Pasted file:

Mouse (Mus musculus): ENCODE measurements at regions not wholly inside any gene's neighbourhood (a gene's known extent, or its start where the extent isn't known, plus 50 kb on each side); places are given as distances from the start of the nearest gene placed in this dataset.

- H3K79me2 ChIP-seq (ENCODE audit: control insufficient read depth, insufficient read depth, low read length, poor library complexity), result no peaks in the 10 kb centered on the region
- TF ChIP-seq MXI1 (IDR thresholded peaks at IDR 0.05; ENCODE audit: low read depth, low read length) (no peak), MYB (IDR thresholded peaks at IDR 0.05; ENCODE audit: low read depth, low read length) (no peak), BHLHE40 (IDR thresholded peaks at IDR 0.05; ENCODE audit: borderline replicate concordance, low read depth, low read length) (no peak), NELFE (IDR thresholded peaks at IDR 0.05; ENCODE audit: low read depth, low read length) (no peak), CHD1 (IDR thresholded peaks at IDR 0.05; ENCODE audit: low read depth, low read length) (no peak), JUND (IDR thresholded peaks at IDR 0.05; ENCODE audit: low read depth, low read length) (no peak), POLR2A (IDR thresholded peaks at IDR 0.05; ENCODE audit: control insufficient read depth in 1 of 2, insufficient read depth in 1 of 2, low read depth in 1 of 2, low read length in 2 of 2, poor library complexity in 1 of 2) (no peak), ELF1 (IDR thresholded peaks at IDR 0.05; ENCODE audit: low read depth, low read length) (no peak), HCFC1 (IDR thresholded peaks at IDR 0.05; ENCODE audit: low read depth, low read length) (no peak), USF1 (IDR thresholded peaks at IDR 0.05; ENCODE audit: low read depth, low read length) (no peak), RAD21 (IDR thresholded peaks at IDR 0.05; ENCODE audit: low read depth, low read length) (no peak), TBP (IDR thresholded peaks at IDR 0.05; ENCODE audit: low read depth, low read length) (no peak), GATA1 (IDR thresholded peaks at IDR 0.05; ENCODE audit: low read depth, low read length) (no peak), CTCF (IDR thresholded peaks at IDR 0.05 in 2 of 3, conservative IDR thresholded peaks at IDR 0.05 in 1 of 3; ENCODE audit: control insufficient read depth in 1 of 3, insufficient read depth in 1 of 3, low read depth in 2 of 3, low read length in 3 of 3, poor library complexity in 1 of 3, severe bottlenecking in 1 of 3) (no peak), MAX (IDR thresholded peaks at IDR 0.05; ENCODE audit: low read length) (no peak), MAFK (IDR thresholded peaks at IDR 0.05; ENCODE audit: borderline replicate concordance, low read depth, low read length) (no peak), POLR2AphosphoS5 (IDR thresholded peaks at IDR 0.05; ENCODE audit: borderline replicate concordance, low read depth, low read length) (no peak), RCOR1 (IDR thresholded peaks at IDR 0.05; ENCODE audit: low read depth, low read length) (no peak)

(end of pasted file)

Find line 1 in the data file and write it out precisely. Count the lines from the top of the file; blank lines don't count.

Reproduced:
Mouse (Mus musculus): ENCODE measurements at regions not wholly inside any gene's neighbourhood (a gene's known extent, or its start where the extent isn't known, plus 50 kb on each side); places are given as distances from the start of the nearest gene placed in this dataset.